A bayonet in the guts—for twelve hours
November 13, 2014 by Thomas Wictor
I have gastritis, an inflammation of the stomach lining. It causes the worst physical pain I’ve ever felt. The closest analogy is a bayonet in the guts. With me, it lasts eight to twelve hours. I woke up this morning at four, in the early stages of a gastritis attack. As I figured it would, the pain stuck around for the full twelve hours, leaving behind a dull ache that I still feel.
It’s my own fault. I’ve been drinking a lot of coffee lately. As my friend Jessica wrote, “You’re not supposed to have coffee!”
That’s true. It can trigger a rotational vertigo attack, courtesy of Meniere’s disease. But I haven’t had one of those in ages. So I’ve been drinking twenty-ounce (591 mL) cups of coffee.
I told Jessica, “I know I’m not supposed to drink coffee, but I have to right now.”
She replied with a portrait of me.
I’m wearing a tinfoil hat in that beautiful sketch. So I sent her a picture of me with my usual headgear.
In a pinch, I could serve as a house or a missile for the Iron Dome.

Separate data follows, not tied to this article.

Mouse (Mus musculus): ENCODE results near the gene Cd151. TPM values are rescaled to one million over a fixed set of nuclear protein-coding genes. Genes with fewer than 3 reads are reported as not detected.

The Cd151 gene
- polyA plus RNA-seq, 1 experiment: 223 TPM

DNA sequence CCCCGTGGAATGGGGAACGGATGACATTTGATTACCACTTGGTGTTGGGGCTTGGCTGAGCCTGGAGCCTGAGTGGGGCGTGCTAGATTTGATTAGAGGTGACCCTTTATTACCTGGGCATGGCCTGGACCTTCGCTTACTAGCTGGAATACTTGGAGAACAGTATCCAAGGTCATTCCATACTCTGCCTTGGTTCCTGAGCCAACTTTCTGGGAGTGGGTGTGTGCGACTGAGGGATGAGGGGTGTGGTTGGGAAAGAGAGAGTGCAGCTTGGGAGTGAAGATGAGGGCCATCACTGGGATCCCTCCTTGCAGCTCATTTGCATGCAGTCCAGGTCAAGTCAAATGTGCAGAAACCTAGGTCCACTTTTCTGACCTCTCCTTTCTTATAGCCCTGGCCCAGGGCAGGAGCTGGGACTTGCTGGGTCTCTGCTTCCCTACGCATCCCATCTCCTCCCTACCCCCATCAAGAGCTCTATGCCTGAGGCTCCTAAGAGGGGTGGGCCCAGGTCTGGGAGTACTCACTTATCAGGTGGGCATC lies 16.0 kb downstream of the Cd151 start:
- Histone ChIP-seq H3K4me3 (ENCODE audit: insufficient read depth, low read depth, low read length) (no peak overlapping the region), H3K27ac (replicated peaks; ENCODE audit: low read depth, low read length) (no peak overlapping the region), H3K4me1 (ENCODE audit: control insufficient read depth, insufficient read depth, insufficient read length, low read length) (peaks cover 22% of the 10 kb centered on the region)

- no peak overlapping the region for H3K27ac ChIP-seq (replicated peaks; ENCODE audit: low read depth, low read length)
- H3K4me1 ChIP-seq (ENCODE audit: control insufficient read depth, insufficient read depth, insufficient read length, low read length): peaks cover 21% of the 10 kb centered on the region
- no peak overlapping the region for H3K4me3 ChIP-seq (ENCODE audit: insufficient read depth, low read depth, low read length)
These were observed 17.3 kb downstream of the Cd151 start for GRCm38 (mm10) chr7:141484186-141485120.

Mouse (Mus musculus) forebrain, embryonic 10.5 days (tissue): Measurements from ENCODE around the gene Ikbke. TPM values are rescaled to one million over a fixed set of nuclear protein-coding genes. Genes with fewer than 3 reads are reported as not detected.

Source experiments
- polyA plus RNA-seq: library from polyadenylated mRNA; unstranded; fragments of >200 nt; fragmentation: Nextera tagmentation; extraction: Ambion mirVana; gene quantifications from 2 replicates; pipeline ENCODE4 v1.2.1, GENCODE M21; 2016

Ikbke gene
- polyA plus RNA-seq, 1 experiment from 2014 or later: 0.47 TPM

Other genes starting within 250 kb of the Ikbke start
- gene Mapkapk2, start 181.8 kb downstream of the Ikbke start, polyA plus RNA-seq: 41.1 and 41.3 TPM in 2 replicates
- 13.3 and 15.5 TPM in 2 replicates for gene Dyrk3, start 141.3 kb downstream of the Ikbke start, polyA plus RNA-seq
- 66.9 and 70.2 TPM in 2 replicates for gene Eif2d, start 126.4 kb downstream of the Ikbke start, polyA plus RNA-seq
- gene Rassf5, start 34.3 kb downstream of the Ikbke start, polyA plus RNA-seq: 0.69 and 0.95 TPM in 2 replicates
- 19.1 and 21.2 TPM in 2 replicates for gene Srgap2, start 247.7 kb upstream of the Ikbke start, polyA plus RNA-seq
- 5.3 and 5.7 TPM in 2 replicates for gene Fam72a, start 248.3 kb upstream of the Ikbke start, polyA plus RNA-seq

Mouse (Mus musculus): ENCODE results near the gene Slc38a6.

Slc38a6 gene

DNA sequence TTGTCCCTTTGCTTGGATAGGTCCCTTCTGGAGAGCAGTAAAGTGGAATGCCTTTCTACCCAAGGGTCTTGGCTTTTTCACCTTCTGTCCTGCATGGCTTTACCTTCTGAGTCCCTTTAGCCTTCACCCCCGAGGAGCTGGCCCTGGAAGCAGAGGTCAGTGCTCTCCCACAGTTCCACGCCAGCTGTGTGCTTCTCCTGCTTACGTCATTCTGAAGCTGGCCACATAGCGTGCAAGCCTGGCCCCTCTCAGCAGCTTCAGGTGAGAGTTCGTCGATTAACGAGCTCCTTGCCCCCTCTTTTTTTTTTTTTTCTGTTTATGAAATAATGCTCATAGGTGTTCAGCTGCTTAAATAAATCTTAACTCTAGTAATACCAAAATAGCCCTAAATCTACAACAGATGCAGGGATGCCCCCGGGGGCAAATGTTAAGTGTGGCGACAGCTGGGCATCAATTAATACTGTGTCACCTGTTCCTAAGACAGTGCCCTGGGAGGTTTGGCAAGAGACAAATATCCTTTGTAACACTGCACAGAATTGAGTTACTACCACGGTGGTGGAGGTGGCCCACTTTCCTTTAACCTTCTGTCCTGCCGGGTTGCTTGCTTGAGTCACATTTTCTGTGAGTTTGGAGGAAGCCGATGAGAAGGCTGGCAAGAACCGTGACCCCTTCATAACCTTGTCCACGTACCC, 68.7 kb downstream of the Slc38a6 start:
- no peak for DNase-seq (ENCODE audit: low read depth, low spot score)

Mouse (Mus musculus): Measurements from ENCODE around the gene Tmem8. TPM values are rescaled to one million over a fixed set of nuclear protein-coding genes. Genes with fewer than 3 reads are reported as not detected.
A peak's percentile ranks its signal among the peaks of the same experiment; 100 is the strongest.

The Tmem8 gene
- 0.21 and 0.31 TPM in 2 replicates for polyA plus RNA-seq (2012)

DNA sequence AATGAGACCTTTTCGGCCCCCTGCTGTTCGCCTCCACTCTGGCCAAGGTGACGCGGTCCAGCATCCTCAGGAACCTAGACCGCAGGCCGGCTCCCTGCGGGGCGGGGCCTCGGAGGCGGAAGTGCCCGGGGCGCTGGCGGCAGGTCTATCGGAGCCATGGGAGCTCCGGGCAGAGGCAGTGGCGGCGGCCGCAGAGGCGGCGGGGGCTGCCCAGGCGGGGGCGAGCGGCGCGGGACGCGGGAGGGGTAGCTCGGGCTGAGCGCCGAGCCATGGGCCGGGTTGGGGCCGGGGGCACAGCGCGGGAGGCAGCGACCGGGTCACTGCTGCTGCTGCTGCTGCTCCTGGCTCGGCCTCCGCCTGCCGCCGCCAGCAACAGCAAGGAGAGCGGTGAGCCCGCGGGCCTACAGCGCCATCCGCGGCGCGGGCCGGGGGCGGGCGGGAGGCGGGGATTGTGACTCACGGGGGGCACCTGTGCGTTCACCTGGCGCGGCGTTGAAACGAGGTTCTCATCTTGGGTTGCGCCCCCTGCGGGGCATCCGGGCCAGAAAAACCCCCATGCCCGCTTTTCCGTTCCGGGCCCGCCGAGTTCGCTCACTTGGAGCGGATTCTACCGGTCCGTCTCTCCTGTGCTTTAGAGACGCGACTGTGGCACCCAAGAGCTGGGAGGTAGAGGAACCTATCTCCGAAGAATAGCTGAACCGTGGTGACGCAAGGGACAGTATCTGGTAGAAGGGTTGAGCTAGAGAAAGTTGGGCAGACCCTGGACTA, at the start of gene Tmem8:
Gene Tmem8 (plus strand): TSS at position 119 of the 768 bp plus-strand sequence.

Jessica, you’re right. No more coffee. This was the worst gastritis attack I’ve ever had. The pain itself is bad enough, but there are two psychological aspects that make it almost unendurable. First of all, the pain comes on slowly. When that initial twinge hits, you know that in about an hour, you’re going to be in agony. Secondly, you know it’s going to continue without letup for eight to twelve hours.
There’s no point in going to the hospital emergency room, because the wait is always eight to twelve hours. In California most of the people who are here illegally have a cultural tradition of going to the emergency room for everything. Headache, the sniffles, diarrhea, a cold. Under California law, they have to be treated, even though they don’t pay their bills. So I get to pay for them to be treated for free, and I also get to wait with a bayonet in my guts for eight to twelve hours before I’m seen.
Stop that! We’re very moral and kind in California.